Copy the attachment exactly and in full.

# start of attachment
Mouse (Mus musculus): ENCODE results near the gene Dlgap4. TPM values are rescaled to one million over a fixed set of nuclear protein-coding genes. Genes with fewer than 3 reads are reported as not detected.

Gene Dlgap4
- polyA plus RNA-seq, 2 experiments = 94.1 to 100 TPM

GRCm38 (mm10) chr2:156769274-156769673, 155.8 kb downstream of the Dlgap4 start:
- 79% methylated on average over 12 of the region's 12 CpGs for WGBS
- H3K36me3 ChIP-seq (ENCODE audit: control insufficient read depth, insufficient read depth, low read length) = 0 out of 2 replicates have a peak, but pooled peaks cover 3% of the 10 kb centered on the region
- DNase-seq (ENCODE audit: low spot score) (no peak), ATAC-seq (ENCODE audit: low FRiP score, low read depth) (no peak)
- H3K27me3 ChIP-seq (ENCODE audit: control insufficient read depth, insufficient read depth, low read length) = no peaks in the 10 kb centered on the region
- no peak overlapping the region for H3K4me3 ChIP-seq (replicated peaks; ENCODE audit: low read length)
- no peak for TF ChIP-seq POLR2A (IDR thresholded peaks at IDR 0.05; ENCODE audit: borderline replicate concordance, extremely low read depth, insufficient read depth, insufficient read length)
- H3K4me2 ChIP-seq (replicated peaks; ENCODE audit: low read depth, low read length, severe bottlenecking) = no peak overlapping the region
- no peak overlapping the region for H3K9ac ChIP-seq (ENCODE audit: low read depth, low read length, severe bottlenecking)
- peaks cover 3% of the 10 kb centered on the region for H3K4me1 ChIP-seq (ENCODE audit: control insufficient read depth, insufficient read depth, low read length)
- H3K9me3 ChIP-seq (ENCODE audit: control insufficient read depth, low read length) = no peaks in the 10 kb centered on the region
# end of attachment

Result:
Mouse (Mus musculus): ENCODE results near the gene Dlgap4. TPM values are rescaled to one million over a fixed set of nuclear protein-coding genes. Genes with fewer than 3 reads are reported as not detected.

Gene Dlgap4
- polyA plus RNA-seq, 2 experiments = 94.1 to 100 TPM

GRCm38 (mm10) chr2:156769274-156769673, 155.8 kb downstream of the Dlgap4 start:
- 79% methylated on average over 12 of the region's 12 CpGs for WGBS
- H3K36me3 ChIP-seq (ENCODE audit: control insufficient read depth, insufficient read depth, low read length) = 0 out of 2 replicates have a peak, but pooled peaks cover 3% of the 10 kb centered on the region
- DNase-seq (ENCODE audit: low spot score) (no peak), ATAC-seq (ENCODE audit: low FRiP score, low read depth) (no peak)
- H3K27me3 ChIP-seq (ENCODE audit: control insufficient read depth, insufficient read depth, low read length) = no peaks in the 10 kb centered on the region
- no peak overlapping the region for H3K4me3 ChIP-seq (replicated peaks; ENCODE audit: low read length)
- no peak for TF ChIP-seq POLR2A (IDR thresholded peaks at IDR 0.05; ENCODE audit: borderline replicate concordance, extremely low read depth, insufficient read depth, insufficient read length)
- H3K4me2 ChIP-seq (replicated peaks; ENCODE audit: low read depth, low read length, severe bottlenecking) = no peak overlapping the region
- no peak overlapping the region for H3K9ac ChIP-seq (ENCODE audit: low read depth, low read length, severe bottlenecking)
- peaks cover 3% of the 10 kb centered on the region for H3K4me1 ChIP-seq (ENCODE audit: control insufficient read depth, insufficient read depth, low read length)
- H3K9me3 ChIP-seq (ENCODE audit: control insufficient read depth, low read length) = no peaks in the 10 kb centered on the region